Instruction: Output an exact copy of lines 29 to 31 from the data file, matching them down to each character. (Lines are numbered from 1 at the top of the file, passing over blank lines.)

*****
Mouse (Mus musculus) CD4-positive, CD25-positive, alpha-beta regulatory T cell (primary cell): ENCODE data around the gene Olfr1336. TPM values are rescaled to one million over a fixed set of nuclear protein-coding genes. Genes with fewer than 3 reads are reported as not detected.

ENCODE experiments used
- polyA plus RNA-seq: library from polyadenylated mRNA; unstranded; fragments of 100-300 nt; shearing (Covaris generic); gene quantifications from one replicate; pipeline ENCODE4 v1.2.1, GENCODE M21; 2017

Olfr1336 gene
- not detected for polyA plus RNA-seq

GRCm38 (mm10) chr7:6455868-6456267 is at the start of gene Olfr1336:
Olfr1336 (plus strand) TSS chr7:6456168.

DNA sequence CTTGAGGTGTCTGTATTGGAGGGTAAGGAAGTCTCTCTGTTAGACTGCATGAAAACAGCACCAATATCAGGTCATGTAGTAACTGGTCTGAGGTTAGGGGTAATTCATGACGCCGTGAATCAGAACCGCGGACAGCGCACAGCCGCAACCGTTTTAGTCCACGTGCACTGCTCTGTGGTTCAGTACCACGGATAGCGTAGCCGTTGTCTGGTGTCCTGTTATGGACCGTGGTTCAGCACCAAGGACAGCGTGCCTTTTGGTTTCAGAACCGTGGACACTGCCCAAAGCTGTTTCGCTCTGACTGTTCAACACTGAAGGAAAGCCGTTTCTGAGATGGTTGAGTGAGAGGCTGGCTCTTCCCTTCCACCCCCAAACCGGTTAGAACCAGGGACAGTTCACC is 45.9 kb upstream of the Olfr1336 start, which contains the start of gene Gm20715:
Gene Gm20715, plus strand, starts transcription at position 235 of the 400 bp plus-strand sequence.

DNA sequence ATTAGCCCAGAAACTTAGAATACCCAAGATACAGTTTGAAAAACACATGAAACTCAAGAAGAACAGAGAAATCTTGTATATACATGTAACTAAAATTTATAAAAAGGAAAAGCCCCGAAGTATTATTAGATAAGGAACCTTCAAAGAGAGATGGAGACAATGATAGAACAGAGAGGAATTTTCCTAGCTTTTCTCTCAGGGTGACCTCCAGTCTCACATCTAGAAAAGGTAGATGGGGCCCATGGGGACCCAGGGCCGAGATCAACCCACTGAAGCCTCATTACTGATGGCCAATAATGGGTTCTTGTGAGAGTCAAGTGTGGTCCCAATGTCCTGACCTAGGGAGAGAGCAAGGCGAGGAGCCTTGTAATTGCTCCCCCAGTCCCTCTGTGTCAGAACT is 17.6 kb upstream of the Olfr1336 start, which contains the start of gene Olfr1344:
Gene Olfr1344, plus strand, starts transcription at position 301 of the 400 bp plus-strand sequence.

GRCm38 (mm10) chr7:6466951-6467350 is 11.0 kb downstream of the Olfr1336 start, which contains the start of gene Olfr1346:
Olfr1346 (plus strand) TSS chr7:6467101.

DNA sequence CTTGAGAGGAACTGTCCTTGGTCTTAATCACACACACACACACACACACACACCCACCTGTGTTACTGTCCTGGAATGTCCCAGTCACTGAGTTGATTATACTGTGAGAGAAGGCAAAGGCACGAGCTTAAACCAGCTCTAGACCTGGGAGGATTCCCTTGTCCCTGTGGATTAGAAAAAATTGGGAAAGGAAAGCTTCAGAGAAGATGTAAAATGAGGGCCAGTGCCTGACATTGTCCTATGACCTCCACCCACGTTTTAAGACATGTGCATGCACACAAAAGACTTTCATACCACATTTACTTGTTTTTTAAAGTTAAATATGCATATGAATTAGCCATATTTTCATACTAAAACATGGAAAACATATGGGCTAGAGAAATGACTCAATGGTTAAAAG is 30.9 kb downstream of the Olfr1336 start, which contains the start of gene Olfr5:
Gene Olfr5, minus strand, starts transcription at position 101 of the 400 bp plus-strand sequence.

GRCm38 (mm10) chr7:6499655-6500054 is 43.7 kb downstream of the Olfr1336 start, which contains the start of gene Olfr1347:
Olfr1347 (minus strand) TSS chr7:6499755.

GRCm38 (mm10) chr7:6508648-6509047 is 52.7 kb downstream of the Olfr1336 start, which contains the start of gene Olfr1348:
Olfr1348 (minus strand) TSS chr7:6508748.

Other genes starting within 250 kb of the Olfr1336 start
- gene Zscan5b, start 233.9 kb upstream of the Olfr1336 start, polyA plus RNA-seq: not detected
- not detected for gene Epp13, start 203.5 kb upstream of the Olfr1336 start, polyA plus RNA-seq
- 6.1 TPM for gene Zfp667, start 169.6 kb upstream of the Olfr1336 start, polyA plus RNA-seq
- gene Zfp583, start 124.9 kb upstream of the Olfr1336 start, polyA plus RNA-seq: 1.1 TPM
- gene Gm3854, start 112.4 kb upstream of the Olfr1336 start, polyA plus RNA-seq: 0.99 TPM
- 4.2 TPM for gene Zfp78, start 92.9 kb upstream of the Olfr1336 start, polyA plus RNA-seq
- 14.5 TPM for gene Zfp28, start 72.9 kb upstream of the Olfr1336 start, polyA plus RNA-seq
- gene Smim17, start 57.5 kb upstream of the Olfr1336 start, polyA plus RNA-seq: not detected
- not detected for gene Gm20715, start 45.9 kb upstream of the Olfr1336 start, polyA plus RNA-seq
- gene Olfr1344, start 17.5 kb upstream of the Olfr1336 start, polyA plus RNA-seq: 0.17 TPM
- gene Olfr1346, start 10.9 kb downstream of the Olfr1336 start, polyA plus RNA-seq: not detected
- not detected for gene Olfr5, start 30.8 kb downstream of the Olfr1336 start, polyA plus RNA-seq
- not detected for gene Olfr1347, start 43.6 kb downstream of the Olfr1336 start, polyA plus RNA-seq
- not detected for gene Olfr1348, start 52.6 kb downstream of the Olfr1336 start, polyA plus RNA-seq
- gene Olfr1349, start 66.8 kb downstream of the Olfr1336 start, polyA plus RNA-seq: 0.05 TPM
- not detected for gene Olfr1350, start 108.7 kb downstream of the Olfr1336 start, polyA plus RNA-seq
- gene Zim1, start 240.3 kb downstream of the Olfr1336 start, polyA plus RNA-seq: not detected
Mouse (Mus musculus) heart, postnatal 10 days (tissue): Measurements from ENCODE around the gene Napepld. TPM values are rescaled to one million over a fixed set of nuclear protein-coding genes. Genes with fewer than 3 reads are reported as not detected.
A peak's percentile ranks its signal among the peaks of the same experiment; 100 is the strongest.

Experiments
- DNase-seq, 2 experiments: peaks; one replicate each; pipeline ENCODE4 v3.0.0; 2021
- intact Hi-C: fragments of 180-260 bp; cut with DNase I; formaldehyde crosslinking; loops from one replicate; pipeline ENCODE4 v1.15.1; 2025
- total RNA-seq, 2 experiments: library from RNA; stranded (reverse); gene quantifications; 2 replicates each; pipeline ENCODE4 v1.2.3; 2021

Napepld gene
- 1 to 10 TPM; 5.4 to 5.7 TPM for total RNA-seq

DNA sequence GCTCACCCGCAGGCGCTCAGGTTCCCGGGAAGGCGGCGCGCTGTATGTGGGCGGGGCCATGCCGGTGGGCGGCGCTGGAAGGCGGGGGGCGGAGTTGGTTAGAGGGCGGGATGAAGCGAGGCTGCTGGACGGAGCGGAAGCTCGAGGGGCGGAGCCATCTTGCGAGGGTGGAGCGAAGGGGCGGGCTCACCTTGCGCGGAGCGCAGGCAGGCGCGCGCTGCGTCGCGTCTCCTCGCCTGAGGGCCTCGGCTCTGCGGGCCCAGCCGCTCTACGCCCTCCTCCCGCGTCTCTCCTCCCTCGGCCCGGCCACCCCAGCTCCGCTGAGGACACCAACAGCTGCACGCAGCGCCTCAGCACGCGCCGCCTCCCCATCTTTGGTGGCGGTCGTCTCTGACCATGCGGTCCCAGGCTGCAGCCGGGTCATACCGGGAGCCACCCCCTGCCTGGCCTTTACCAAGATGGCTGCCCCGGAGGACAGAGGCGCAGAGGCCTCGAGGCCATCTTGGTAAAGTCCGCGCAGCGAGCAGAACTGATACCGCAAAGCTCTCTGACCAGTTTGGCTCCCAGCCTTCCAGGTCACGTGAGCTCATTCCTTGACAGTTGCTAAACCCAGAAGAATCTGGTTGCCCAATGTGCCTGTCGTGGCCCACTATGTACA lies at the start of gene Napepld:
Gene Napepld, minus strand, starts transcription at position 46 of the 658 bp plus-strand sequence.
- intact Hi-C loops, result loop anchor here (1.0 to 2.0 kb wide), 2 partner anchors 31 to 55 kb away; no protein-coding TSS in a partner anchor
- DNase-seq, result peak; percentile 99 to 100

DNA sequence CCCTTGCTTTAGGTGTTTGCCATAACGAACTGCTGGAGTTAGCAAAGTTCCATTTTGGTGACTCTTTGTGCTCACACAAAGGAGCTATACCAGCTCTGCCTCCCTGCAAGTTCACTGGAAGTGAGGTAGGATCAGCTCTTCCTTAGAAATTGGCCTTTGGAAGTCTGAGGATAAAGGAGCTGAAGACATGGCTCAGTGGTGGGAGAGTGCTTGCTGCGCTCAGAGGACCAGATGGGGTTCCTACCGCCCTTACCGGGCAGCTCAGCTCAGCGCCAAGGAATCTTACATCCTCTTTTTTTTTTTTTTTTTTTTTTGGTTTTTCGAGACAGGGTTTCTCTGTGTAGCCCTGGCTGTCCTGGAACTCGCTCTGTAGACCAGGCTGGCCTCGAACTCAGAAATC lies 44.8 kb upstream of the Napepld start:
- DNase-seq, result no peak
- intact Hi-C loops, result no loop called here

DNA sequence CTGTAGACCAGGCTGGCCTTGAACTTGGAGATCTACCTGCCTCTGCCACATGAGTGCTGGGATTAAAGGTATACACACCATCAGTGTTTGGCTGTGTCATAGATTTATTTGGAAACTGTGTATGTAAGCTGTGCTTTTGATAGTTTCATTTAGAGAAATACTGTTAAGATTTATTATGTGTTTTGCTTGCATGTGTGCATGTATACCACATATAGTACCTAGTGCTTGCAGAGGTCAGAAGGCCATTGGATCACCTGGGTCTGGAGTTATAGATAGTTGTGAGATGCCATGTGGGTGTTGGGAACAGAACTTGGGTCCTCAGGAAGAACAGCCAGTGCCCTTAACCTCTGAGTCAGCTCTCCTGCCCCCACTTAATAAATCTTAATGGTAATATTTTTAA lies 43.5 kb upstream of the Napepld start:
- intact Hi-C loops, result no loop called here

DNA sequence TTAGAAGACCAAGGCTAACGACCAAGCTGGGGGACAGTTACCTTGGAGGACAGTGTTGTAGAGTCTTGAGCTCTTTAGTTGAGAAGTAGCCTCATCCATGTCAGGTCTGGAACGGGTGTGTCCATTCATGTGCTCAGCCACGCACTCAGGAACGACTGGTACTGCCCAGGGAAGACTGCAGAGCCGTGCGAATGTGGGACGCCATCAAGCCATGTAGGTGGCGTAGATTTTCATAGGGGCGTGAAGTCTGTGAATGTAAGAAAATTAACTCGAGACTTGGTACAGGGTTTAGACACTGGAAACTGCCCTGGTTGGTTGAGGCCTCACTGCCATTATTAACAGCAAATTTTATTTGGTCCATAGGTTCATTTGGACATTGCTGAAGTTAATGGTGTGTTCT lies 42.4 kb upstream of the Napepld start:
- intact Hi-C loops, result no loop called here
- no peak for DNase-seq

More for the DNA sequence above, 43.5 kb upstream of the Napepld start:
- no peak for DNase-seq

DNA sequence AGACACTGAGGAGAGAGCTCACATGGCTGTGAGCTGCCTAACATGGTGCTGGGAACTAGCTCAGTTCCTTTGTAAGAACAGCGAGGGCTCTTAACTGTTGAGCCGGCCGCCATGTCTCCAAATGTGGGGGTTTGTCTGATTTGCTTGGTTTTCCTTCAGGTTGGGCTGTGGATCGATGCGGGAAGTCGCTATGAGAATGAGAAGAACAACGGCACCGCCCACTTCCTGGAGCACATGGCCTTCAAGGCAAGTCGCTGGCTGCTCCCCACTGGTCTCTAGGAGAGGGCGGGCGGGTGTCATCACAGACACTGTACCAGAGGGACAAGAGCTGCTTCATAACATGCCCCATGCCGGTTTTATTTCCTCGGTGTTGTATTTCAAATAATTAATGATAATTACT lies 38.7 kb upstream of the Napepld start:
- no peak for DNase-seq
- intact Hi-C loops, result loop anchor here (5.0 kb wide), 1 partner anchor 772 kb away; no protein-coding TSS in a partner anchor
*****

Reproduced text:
- not detected for gene Gm20715, start 45.9 kb upstream of the Olfr1336 start, polyA plus RNA-seq
- gene Olfr1344, start 17.5 kb upstream of the Olfr1336 start, polyA plus RNA-seq: 0.17 TPM
- gene Olfr1346, start 10.9 kb downstream of the Olfr1336 start, polyA plus RNA-seq: not detected